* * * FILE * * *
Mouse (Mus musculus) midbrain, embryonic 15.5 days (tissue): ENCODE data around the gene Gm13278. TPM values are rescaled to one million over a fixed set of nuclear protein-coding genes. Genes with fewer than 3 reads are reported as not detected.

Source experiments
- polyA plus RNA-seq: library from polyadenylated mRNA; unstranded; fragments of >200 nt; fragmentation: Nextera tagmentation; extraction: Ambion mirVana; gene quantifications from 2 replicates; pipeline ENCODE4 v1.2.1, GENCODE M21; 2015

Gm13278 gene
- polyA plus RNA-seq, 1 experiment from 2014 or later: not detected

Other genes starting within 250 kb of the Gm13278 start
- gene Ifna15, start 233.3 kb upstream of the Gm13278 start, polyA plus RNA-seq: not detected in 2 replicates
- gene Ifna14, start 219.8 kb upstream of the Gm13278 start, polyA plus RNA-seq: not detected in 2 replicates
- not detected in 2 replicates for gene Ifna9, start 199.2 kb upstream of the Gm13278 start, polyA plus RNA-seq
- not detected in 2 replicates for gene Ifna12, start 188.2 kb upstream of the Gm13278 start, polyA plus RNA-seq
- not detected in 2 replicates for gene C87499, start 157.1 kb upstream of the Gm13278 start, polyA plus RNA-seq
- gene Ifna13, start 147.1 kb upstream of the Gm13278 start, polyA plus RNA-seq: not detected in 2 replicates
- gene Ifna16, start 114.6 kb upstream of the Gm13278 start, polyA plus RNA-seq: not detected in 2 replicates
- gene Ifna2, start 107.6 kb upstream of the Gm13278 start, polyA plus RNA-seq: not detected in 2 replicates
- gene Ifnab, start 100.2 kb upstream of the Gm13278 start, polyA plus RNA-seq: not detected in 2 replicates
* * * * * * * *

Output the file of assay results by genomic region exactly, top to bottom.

Mouse (Mus musculus) midbrain, embryonic 15.5 days (tissue): ENCODE data around the gene Gm13278. TPM values are rescaled to one million over a fixed set of nuclear protein-coding genes. Genes with fewer than 3 reads are reported as not detected.

Source experiments
- polyA plus RNA-seq: library from polyadenylated mRNA; unstranded; fragments of >200 nt; fragmentation: Nextera tagmentation; extraction: Ambion mirVana; gene quantifications from 2 replicates; pipeline ENCODE4 v1.2.1, GENCODE M21; 2015

Gm13278 gene
- polyA plus RNA-seq, 1 experiment from 2014 or later: not detected

Other genes starting within 250 kb of the Gm13278 start
- gene Ifna15, start 233.3 kb upstream of the Gm13278 start, polyA plus RNA-seq: not detected in 2 replicates
- gene Ifna14, start 219.8 kb upstream of the Gm13278 start, polyA plus RNA-seq: not detected in 2 replicates
- not detected in 2 replicates for gene Ifna9, start 199.2 kb upstream of the Gm13278 start, polyA plus RNA-seq
- not detected in 2 replicates for gene Ifna12, start 188.2 kb upstream of the Gm13278 start, polyA plus RNA-seq
- not detected in 2 replicates for gene C87499, start 157.1 kb upstream of the Gm13278 start, polyA plus RNA-seq
- gene Ifna13, start 147.1 kb upstream of the Gm13278 start, polyA plus RNA-seq: not detected in 2 replicates
- gene Ifna16, start 114.6 kb upstream of the Gm13278 start, polyA plus RNA-seq: not detected in 2 replicates
- gene Ifna2, start 107.6 kb upstream of the Gm13278 start, polyA plus RNA-seq: not detected in 2 replicates
- gene Ifnab, start 100.2 kb upstream of the Gm13278 start, polyA plus RNA-seq: not detected in 2 replicates